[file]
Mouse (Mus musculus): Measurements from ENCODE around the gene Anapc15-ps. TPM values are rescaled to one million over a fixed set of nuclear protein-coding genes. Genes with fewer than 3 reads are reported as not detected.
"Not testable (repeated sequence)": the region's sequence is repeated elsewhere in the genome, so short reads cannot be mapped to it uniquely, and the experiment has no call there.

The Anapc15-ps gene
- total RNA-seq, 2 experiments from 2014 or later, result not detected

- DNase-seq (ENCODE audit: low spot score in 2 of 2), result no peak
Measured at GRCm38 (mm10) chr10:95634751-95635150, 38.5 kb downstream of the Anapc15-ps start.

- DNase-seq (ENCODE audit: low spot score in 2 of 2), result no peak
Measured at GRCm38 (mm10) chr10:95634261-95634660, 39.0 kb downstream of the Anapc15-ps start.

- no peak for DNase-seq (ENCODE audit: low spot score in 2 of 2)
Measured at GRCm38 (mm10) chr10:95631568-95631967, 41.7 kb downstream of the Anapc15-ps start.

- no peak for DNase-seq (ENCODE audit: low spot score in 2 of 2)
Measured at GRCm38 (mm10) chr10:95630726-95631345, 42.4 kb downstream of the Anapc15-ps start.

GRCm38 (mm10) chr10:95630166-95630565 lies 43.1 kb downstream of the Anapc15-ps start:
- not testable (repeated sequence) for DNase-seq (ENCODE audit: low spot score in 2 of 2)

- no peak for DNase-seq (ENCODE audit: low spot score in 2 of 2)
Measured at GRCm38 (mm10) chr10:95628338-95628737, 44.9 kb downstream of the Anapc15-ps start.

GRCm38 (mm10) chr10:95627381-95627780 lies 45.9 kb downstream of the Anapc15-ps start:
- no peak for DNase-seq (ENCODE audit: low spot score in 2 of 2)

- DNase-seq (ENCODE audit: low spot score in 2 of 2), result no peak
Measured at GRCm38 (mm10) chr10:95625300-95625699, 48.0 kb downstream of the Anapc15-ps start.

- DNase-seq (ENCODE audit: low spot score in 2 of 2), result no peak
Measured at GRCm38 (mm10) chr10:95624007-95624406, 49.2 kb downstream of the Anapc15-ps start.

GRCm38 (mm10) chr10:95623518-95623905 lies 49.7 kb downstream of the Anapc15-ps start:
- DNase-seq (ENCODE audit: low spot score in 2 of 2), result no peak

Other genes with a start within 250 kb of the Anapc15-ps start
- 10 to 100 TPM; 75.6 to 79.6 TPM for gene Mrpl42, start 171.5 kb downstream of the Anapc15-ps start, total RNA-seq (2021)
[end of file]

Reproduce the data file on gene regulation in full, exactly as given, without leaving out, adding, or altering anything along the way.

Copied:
Mouse (Mus musculus): Measurements from ENCODE around the gene Anapc15-ps. TPM values are rescaled to one million over a fixed set of nuclear protein-coding genes. Genes with fewer than 3 reads are reported as not detected.
"Not testable (repeated sequence)": the region's sequence is repeated elsewhere in the genome, so short reads cannot be mapped to it uniquely, and the experiment has no call there.

The Anapc15-ps gene
- total RNA-seq, 2 experiments from 2014 or later, result not detected

- DNase-seq (ENCODE audit: low spot score in 2 of 2), result no peak
Measured at GRCm38 (mm10) chr10:95634751-95635150, 38.5 kb downstream of the Anapc15-ps start.

- DNase-seq (ENCODE audit: low spot score in 2 of 2), result no peak
Measured at GRCm38 (mm10) chr10:95634261-95634660, 39.0 kb downstream of the Anapc15-ps start.

- no peak for DNase-seq (ENCODE audit: low spot score in 2 of 2)
Measured at GRCm38 (mm10) chr10:95631568-95631967, 41.7 kb downstream of the Anapc15-ps start.

- no peak for DNase-seq (ENCODE audit: low spot score in 2 of 2)
Measured at GRCm38 (mm10) chr10:95630726-95631345, 42.4 kb downstream of the Anapc15-ps start.

GRCm38 (mm10) chr10:95630166-95630565 lies 43.1 kb downstream of the Anapc15-ps start:
- not testable (repeated sequence) for DNase-seq (ENCODE audit: low spot score in 2 of 2)

- no peak for DNase-seq (ENCODE audit: low spot score in 2 of 2)
Measured at GRCm38 (mm10) chr10:95628338-95628737, 44.9 kb downstream of the Anapc15-ps start.

GRCm38 (mm10) chr10:95627381-95627780 lies 45.9 kb downstream of the Anapc15-ps start:
- no peak for DNase-seq (ENCODE audit: low spot score in 2 of 2)

- DNase-seq (ENCODE audit: low spot score in 2 of 2), result no peak
Measured at GRCm38 (mm10) chr10:95625300-95625699, 48.0 kb downstream of the Anapc15-ps start.

- DNase-seq (ENCODE audit: low spot score in 2 of 2), result no peak
Measured at GRCm38 (mm10) chr10:95624007-95624406, 49.2 kb downstream of the Anapc15-ps start.

GRCm38 (mm10) chr10:95623518-95623905 lies 49.7 kb downstream of the Anapc15-ps start:
- DNase-seq (ENCODE audit: low spot score in 2 of 2), result no peak

Other genes with a start within 250 kb of the Anapc15-ps start
- 10 to 100 TPM; 75.6 to 79.6 TPM for gene Mrpl42, start 171.5 kb downstream of the Anapc15-ps start, total RNA-seq (2021)